• Levels of wall insulation remained similar to 2015, with 15% of solid wall dwellings and 72% of cavity wall dwellings having insulation in 2016. However, the data demonstrates a long-term trend of improvement in the insulation of cavity walls, with the proportion increasing by 6 points since 2012.  Wall insulation measures continue to be delivered under energy efficiency programmes such as ECO and the SHCS data suggests that this is having an impact, although sample size limitations mean the difference in the last year is not statistically significant.

Levels of disrepair improve, while other housing quality indicators remain stable at 2015 levels

  • The level of disrepair reduced by 5 percentage points in the last year. In 2016, 68% of all dwellings had some degree of disrepair, however minor, down from 73% in 2015.  Disrepair to critical elements stood at 48%, while 28% of dwellings had some instances of urgent disrepair, and in 6% of the housing stock some extensive disrepair was present.  These also all represent improvements compared to 2015.
  • Levels of damp and condensation remained similar to 2015. Around 9 out of 10 properties (89%) were free from any damp or condensation.
  • The SHQS failure rate in the social sector was 38%, not allowing for abeyances and exemptions which are taken into account by the Scottish Housing Regulator. This has fallen from 60% in 2010. 26% of social homes did not meet the Energy Efficient criterion.
  • SHCS surveyors may not always be able to identify the presence of cavity wall insulation. The overall SHQS failure rate in the social sector would be 26% if it is assumed that all social dwellings have insulated cavity walls where this is technically feasible.
  • The majority of dwellings falling below the SHQS failed on a single criterion; this accounts for more than 8 out of 10 failures in the social sector. For 7 out of 10 social homes which failed the SHQS this was due to falling short on a single one of the 55 elements making up the standard.
  • Compliance with the tolerable standard in 2016 remained similar to 2015: 2% (or 39,000) of all dwellings fell below the tolerable standard. This represents an improvement of nearly 2 percentage points since 2012.
  • Overcrowding levels in Scotland remain unchanged: 3% of all households (67,000) were living in overcrowded accommodation in 2016.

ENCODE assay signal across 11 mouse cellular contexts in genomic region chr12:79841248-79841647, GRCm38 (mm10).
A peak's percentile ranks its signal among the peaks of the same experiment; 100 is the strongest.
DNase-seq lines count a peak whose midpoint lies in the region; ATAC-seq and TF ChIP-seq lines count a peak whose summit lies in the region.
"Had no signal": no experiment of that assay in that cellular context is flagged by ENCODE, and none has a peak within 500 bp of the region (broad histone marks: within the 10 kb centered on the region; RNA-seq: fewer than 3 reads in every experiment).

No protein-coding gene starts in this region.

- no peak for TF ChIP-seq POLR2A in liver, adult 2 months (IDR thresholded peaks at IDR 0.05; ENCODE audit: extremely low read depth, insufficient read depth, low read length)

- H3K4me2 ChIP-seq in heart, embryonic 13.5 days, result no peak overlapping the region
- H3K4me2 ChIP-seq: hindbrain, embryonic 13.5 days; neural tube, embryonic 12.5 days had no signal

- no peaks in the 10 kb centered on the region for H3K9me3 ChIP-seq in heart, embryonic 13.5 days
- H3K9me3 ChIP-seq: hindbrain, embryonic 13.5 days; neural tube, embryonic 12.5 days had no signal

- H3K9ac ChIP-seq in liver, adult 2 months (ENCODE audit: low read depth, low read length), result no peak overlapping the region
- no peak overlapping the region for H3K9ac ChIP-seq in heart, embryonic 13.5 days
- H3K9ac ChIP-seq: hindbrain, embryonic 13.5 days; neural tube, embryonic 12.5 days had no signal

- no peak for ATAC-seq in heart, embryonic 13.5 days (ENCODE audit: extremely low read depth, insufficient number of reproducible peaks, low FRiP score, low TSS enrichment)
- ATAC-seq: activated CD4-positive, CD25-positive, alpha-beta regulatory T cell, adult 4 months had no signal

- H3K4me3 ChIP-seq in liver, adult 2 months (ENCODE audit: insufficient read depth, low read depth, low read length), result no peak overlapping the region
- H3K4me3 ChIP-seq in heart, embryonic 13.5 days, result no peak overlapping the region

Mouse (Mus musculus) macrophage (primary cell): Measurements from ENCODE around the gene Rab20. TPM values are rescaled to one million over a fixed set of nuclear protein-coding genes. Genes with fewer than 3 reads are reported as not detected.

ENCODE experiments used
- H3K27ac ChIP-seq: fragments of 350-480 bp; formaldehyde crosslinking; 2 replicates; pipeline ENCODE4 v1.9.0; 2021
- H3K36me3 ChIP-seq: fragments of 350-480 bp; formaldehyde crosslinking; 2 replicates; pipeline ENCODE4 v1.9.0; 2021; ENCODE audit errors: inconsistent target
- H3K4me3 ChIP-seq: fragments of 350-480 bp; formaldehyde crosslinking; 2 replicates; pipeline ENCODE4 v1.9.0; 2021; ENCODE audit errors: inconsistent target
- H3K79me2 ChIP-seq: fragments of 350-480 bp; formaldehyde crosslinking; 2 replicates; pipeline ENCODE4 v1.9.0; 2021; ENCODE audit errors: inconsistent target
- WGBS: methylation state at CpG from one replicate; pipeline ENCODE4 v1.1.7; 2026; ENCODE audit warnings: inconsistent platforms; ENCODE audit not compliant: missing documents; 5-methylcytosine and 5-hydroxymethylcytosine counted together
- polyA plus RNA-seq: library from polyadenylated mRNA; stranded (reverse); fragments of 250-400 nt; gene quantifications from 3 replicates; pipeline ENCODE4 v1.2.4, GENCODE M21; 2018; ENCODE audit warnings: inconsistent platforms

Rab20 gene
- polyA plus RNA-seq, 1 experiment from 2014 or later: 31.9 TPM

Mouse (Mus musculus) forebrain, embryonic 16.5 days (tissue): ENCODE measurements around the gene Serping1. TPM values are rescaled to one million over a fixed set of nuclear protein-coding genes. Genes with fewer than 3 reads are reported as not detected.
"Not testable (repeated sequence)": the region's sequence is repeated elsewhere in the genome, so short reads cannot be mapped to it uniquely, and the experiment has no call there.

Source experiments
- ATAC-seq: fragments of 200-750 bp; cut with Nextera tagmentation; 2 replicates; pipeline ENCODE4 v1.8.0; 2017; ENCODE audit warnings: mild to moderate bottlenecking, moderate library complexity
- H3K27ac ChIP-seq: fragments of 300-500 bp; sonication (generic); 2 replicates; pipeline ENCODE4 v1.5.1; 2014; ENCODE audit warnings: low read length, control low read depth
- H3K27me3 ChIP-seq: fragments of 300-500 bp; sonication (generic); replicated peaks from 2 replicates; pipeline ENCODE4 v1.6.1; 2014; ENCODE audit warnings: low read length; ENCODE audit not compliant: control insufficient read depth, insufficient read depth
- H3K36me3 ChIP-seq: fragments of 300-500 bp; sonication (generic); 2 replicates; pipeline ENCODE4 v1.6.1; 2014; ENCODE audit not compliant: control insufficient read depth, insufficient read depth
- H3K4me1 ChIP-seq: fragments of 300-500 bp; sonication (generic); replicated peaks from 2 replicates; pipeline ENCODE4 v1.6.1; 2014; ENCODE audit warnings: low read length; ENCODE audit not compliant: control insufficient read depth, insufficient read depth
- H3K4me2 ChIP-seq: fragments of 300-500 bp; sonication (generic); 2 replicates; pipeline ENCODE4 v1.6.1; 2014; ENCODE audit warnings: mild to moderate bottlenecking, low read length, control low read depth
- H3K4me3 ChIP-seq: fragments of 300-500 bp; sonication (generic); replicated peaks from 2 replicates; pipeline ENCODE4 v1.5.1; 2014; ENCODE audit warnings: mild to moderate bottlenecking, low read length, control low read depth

The full statistical publication can be accessed online.

The Scottish House Condition Survey is a sample survey, hence all figures are subject to a degree of uncertainty due to sampling variability. It is a two-part survey combining both an interview with occupants and a physical inspection of dwellings. The sample size in 2016 was 2,850 dwellings  where both an interview and a physical survey were conducted.

Local Authority tables giving breakdowns of key SHCS measures will be published in February 2018. Local Authority estimates use combined data over the three year survey period (2014-2016), in order to obtain suitable sample sizes.

Statistics from the SHCS are used for a variety of purposes including:

  • To monitor changes in the condition of the Scottish housing stock.
  • To monitor commitments to eradicate fuel poverty as far as possible by 2016 as set out in the Scottish Fuel Poverty Statement 2002, and to provide evidence of types of households vulnerable to fuel poverty.
  • To monitor commitments for all social sector landlords to ensure that all of their dwellings pass the Scottish Housing Quality Standard by 2015.
  • To monitor commitments to improve the energy efficiency of the Scottish housing stock to contribute to the reduction of emissions as set out in the Climate Change (Scotland) Act, 2009.
  • To monitor progress on Housing and Regeneration Outcome Indicators.
  • To support policy development on energy efficiency standards in the social sector (EESSH) and the private sector (REEPS); help target programmes such as Home Energy Efficiency Programmes Scotland (HEEPS) and ECO on the most vulnerable households.

The Scottish Government is currently consulting on a new Fuel Poverty Strategy for Scotland, including a proposed new definition of fuel poverty based on advice from an independent panel of experts. The data presented in this report is based on the current definition.

Further information on Housing and Regeneration statistics within Scotland can be accessed online.

National statistics are produced by professionally independent statistical staff – more information on the standards of National statistics in Scotland can be accessed online.




Back to top